A sheet of aluminum was placed within the cylindrical quartz chamber of a low temperature plasma machine. The cylindrical quartz chamber was evacuated to 10-3 to 10-6 torr and the RF plasma activated. Suitable power conditions for the RF plasma may range from 500 kiloHertz to megaHertz, depending upon the size of the sheet. A small amount of air was then bled into the chamber to raise the pressure to about 1 torr, so that the blue plasma glow became red. After one minute, the plasma and vacuum were turned off. After the chamber was at atmospheric pressure, the aluminum sheet was removed.
The surface of the aluminum was then roughened by brushing with a slurry of equal parts of sand and pumice. The aluminum sheet was then rinsed with water, dried and again treated with the lower temperature RF plasma for one minute. A positive working photosensitive coating was applied using a knife coating of "Shipley's AZ 1350J" photoresist. Such photosensitive coatings typically consist of a solution of an ester of ortho naphthoquinone diazide sulfonic acid and hydroxy-containing organic compound, (such as a phenolic resin or pyragallol-acetone resin as disclosed in SCHMIDT et al. U.S. Pat. No. 3,046,120 and KOBAYASHI No. 3,635,709), and 0.2 to 4 parts of a Novolak resin, preferably with a melting point between 135° F. and 175° F. in an organic solvent. Various dyes are usually added, so that the exposed image is visible before and after developing.
After allowing the photosensitive coating to age on the aluminum plate for two weeks, the plate was exposed within a vacuum frame to ultraviolet light and carbon arc light for four minutes under a positive transparency. The exposed non-image area of the photosensitive coating decomposed, so that it was soluble in an alkaline developer. This developer, an aqueous solution containing 5% trisodium phosphate, 2% BW silicate (Philadelphia Quartz) and 0.1% sodium hydroxide removed the exposed photosensitive coating leaving a strong image in the unremoved portion of the coating. The plate was then washed, neutralized with a solution of 0.1% phosphoric acid and 2% gum arabic, then washed again and placed on an offset press. Thousands of clean, high-quality copies were obtained.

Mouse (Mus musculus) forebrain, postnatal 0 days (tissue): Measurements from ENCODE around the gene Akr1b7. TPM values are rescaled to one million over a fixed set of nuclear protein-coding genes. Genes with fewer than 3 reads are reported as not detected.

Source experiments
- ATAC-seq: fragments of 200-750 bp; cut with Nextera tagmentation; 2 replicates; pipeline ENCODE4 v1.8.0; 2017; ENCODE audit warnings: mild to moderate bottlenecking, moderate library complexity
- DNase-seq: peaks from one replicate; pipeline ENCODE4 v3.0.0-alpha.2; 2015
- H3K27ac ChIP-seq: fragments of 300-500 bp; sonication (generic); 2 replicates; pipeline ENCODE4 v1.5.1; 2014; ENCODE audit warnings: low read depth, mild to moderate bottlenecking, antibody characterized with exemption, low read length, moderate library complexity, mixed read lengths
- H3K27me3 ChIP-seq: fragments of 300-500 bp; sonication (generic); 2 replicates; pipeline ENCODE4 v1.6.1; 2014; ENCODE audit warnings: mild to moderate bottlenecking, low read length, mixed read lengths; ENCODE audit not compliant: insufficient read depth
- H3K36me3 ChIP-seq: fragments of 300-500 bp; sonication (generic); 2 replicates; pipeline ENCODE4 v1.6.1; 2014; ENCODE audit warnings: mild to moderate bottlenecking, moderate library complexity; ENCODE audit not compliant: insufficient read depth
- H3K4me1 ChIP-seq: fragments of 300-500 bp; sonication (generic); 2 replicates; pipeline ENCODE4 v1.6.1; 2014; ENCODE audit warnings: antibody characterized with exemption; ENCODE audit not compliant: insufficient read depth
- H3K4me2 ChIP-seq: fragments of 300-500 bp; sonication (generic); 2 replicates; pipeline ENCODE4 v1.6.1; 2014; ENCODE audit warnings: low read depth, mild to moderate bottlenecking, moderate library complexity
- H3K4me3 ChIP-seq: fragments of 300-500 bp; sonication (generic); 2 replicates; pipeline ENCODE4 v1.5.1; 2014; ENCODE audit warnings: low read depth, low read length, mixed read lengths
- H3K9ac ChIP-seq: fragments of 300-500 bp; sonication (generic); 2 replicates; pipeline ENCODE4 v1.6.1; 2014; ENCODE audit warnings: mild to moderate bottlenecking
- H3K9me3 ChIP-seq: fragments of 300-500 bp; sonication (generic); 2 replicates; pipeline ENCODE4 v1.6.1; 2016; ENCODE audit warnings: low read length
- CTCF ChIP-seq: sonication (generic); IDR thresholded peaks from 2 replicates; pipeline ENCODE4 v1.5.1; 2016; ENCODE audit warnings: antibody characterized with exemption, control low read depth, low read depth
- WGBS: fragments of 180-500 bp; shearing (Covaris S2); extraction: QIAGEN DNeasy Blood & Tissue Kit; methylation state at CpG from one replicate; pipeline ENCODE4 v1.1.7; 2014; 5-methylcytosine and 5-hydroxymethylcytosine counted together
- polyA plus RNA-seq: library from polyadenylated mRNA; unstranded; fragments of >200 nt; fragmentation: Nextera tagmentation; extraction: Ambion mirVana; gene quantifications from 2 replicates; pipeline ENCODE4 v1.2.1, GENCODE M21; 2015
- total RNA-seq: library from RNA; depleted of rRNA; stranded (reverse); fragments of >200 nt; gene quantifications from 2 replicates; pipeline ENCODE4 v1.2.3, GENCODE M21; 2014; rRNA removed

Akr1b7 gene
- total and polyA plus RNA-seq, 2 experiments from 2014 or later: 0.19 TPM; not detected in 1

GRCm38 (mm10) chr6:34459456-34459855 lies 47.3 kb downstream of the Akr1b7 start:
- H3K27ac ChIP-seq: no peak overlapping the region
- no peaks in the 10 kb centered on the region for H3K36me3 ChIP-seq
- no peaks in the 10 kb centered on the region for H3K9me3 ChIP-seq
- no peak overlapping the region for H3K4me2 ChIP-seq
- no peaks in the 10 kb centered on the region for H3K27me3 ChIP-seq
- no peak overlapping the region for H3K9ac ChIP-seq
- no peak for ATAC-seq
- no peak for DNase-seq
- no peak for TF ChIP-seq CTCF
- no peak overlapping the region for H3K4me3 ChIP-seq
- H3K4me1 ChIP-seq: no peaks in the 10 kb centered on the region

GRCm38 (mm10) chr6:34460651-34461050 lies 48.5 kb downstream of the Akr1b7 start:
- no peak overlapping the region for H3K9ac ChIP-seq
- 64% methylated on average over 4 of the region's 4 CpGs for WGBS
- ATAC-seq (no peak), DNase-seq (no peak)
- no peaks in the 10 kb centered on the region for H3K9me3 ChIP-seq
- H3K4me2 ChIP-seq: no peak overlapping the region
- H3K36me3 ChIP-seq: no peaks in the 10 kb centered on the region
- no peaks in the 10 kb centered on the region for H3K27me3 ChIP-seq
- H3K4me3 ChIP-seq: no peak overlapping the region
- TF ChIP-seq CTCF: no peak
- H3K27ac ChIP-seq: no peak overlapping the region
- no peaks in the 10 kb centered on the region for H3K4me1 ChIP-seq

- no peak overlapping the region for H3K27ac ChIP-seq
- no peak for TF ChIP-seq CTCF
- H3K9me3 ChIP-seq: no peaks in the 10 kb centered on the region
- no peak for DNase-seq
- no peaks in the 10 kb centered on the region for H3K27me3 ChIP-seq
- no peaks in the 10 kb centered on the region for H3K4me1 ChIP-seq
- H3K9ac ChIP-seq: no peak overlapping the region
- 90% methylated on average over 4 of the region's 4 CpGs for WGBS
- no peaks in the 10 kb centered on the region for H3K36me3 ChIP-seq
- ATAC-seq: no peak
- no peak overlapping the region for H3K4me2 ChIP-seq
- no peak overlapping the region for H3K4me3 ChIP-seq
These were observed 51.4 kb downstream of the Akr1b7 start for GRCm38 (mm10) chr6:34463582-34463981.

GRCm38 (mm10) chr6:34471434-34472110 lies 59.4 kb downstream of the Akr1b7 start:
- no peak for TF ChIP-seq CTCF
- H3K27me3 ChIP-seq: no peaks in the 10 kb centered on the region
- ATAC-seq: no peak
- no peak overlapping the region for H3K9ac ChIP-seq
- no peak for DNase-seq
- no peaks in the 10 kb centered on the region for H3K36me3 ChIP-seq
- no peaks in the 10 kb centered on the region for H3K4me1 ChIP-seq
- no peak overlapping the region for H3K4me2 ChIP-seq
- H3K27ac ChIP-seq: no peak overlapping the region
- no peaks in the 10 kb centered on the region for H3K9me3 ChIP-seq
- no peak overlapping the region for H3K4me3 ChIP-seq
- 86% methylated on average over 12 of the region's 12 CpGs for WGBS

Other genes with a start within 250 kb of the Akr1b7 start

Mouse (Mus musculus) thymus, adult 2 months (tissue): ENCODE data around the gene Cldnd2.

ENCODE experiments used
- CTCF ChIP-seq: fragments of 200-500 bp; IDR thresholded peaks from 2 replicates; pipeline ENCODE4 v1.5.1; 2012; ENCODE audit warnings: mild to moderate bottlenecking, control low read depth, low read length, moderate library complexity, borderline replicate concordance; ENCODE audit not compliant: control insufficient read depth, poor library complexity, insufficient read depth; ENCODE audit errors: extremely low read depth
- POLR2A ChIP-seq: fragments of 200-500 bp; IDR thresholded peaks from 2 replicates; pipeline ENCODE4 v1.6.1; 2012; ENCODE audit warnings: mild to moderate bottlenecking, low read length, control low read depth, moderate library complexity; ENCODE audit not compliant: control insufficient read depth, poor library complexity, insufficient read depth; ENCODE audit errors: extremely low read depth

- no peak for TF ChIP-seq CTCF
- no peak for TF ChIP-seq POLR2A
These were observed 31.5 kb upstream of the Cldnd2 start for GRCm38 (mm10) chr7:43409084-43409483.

The same procedures as in Example 1 were followed, except that instead of roughening the surface of the aluminum plate by brushing with a slurry of sand and pumice, the surface was roughened by electrolytic alternate current etching with dilute hydrochloric acid, somewhat as disclosed in GOLDA et al. U.S. Pat. No. 4,072,589.
After the electrolytic etching, the aluminum plate may be further treated with RF plasma before applying the positive working photosensitive coating. Alternatively, the aluminum sheet may be anodized with sulfuric acid before the plasma treatment. Besides sulfuric acid anodizing, other anodizing treatments which have been used for lithographic plates may be applied, for example anodizing with phosphoric acid or phosphoric and sulfuric acid mixtures.
An aluminum plate was plasma cleaned as in Example 1. It was then immersed in a 0.5% ferric chloride for thirty seconds and then thoroughly rinsed. The sheet was again given the plasma treatment.
A positive photosensitive coating was applied to the aluminum plate with a knife coater. The plate was dried and aged for two weeks. After exposure under ultraviolet light, the exposed portion of the coating was removed with a mildly alkaline developer leaving a strong image in the unexposed portion.
A sheet of aluminum was placed within the quartz chamber of a low temperature plasma machine. The cylinder was evacuated to 10-3 to 10-6 torr and the RF plasma activated. Suitable RF power conditions may range from 500 kiloHertz to 10 megaHertz, depending upon the size of the sheet. A small amount of air was bled into the chamber to raise the pressure to about 1 torr, so that the blue plasma glow became red. After one minute the plasma and vacuum were turned off. After the chamber was at atmospheric pressure, the aluminum plate was removed.
The aluminum plate was then put in an anodizing bath consisting of a solution of sulfuric acid at a concentration of approximately 15% at 80° F. The aluminum was connected as the anode, a lead sheet being the cathode. A direct current was applied by raising the voltage over ten seconds from zero to 12 volts. The aluminum sheet was anodized for an additional one minute. The aluminum plate was removed from the bath, disconnected from power and rinsed with water.